Friday, February 23, 2024

Youth Employment Trends in the Midwestern United States – farmdoc daily

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Labor shortages present persistent challenges for regional economies, but they can also create opportunities for young workers (i.e., high school students and/or recent high school graduates) who may be called upon to help fill these workforce gaps. Youth employment opportunities allow young people to generate income, learn about the world of work, and in some instances explore potential career options. Youth employment can also help employers fill the part-time, low-wage, and often seasonal positions that are often less attractive to older workers, especially during tight labor markets.

This article explores youth employment trends. Connecting young people to local employers and work opportunities can support efforts that keep young people in their community. Consequently, these trends are particularly relevant to the Midwest because many of its urban and rural midwestern communities are losing population and have aging workforces (White 2023). Therefore, building this pool of future workers is critical to some of the key industries that support the Midwest economy (e.g., manufacturing, agriculture, healthcare, etc.).[1] This article will first highlight several broad national trends in youth employment. It will then examine three aspects of youth employment in the Midwest—labor force participation trends, the industry composition of youth employment, and the relative scale of youth employment across the region.

There are fewer young people in the labor force, in part because there are fewer young people.

According to the U.S. Current Population Survey, there are now substantially fewer young people in the labor market than two decades ago (Figure 1). In July 2000, almost 7 million jobs were held by workers aged 16 to 19, but by 2023 that number had fallen to under 5.5 million—a decline of more than 20 percent.[2] Demographic shifts explain much of this decline. The millennial generation is fully in the workforce and Generation Z is relatively smaller, so simply put, there are fewer young people working because there are fewer young people.


More recently, younger workers were more disproportionately impacted by the pandemic because the industries most affected by pandemic-related shutdowns (e.g., food service, retail) tend to employ significant numbers of young people. At the immediate outset of the pandemic, the number of jobs held by workers aged 16 to 19 fell by roughly 37 percent. Nevertheless, youth employment recovered faster than the labor force as a whole. It took until April 2021 for the number of jobs held by workers aged 16 to 19 to return to pre-pandemic levels, but it took until August 2022 for total employment to get back to its pre-pandemic levels. Nationwide, youth employment has slowed over the past several months, but its growth since January 2020 continues to outpace total employment growth.

Relative to the nation, Midwestern teenagers are more apt to participate in the labor force

National trends mask regional variations which can arise in measures such as the labor force participation rate (i.e., the share of the population active in the labor force). Based on data provided by the U.S. Census Bureau’s American Community Survey, every Midwestern state had a higher labor force participation rate among workers aged 16 to 19 than the nation (Figure 2).[3] Roughly 38% of people aged 16 to 19 nationwide participated in the labor force between 2016 and 2021, but this figure was over 50 percent in states like North and South Dakota, Nebraska, Minnesota, Wisconsin and Iowa. Following national trends, however, most Midwestern states saw declines in Age 16 to 19 labor force participation. Only three states—Indiana, Wisconsin, and Michigan—had higher youth labor force participation rates during the 2016 to 2021 period than during the 2006 to 2011 period.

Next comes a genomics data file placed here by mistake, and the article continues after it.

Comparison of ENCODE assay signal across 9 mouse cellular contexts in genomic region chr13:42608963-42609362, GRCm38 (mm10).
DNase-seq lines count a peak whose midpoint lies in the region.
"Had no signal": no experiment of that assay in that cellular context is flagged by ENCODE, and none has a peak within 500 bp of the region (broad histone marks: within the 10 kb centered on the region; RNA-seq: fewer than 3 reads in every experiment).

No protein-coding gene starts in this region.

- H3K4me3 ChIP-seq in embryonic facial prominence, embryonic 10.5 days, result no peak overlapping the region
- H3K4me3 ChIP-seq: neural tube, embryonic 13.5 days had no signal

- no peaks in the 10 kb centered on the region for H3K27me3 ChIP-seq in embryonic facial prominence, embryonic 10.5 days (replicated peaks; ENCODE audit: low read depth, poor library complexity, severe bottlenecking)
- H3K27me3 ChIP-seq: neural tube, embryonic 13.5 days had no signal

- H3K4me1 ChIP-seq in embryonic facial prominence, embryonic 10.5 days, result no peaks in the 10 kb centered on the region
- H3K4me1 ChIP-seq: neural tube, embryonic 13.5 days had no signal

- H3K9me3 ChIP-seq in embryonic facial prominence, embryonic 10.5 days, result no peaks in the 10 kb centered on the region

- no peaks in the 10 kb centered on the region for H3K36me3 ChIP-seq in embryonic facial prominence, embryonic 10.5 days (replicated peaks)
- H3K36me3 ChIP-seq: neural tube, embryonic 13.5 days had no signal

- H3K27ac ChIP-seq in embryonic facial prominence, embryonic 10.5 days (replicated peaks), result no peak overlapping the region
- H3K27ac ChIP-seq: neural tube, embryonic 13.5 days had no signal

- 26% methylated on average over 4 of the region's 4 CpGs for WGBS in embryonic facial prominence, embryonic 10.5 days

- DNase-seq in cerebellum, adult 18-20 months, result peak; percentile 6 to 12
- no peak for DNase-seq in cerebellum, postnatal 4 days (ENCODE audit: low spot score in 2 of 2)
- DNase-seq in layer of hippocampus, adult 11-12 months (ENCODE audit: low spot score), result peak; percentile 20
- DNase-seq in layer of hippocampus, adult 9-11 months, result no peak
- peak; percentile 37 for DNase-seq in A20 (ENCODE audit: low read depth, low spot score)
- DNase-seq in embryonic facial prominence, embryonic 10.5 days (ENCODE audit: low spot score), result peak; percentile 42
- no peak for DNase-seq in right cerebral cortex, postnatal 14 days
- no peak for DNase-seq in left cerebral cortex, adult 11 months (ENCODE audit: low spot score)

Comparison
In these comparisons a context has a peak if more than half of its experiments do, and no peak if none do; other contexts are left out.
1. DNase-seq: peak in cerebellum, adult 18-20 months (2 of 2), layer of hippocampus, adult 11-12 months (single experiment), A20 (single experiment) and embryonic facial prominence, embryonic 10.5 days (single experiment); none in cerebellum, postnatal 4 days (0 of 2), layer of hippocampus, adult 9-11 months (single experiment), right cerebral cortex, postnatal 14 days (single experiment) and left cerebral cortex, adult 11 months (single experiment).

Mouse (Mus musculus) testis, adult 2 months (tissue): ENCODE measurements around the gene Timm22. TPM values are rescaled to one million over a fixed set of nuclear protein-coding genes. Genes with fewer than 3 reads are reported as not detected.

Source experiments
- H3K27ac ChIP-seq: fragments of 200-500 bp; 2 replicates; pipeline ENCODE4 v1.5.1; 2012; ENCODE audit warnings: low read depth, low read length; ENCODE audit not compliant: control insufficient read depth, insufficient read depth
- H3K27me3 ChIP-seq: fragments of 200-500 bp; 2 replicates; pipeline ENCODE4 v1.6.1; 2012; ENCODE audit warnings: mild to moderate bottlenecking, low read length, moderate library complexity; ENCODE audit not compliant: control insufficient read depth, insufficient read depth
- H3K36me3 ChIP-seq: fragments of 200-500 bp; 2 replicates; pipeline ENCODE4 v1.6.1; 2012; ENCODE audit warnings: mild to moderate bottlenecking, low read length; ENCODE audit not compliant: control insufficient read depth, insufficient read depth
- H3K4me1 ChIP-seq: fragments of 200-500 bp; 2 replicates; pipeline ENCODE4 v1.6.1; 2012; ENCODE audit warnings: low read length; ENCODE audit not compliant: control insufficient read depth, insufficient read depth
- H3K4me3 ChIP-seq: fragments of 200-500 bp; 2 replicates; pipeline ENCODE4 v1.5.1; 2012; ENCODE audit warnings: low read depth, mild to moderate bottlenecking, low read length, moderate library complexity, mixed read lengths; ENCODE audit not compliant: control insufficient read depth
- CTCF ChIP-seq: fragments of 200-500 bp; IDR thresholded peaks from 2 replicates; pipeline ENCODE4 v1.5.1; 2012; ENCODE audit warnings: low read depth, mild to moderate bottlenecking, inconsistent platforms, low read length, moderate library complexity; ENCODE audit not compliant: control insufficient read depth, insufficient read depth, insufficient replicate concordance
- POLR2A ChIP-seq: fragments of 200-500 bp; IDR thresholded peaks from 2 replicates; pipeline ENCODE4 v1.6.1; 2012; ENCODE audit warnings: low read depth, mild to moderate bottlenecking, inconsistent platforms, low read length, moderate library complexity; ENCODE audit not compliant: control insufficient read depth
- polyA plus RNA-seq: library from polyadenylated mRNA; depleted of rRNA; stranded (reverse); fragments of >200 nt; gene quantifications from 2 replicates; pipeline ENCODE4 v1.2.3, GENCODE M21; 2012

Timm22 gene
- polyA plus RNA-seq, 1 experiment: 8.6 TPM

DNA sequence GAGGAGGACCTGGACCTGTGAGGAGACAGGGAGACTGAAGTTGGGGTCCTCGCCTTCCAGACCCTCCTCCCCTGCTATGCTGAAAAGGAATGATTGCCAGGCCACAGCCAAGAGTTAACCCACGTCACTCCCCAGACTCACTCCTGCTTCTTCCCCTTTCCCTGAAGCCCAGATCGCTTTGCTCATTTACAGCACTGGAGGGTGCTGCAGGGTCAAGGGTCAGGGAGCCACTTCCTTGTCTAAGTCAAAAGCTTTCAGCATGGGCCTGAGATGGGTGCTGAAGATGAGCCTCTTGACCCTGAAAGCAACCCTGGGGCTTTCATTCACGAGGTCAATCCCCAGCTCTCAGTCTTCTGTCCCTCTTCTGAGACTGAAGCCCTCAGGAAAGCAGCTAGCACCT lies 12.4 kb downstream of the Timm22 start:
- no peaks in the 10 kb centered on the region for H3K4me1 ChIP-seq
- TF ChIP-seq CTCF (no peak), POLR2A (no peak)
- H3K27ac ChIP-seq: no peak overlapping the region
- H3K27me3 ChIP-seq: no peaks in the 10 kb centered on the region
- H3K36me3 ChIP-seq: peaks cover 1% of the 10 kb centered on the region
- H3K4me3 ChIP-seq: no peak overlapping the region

Increased labor force participation rates do not necessarily translate into more young people working. As noted above there are fewer young people today than there was 10 to 15 years ago. Other demographic challenges—like persistent outmigration—further reduce the number of young people available to work. For instance, Michigan’s labor force participation amongst workers aged 16 to 19 rose over the past decade, but due to population loss there was roughly 27,000 fewer 16 to 19 year old workers available in the 2016-21 period than during the 2006-11 period. Sizable drops also occurred in other large midwestern states (e.g., Illinois, Ohio) that have experienced significant outmigration.

Employers in food service and retail hire many young workers, but employment opportunities diversify as they age

The data described above highlight youth participation in the labor force, but they lack detail about what these workers actually do. The U.S. Census Bureau’s Quarterly Workforce Indicators (QWI) [4] answer some of these questions by showing employment by industry for different age cohorts.[5] Figure 3A shows that almost 40% of Midwestern workers aged 14 to 18 worked in food service and accommodation; another 23% worked in retail trade. These industries often involve many part-time, relatively low-wage jobs, with irregular schedules. Many of these jobs may not always prepare young people for specific careers, but they do provide a useful introduction to the world of work by, for instance, teaching them soft skills like how to work with different types of people that they do not know. They also allow young people to interact with adults and potentially develop references for other, more career-oriented, jobs.

Figure 3B shows how this industry mix shifts as workers get older. The share of retail jobs remains largely the same for 19- to 21-year old workers. However, workers aged 19 to 21 are roughly half as likely to work in food service and accommodation than workers aged 14 to 18. Rather, these workers—often high school graduates—increasingly find work in industries like health services, professional and business services, manufacturing and construction, among others. In some instances, these industries provide opportunities for careers rather than just work. This is particularly true for workers that pursue post-secondary education, training, and/or industry recognized certifications or credentials. These new workers are critical for growing and strengthening the regional labor force.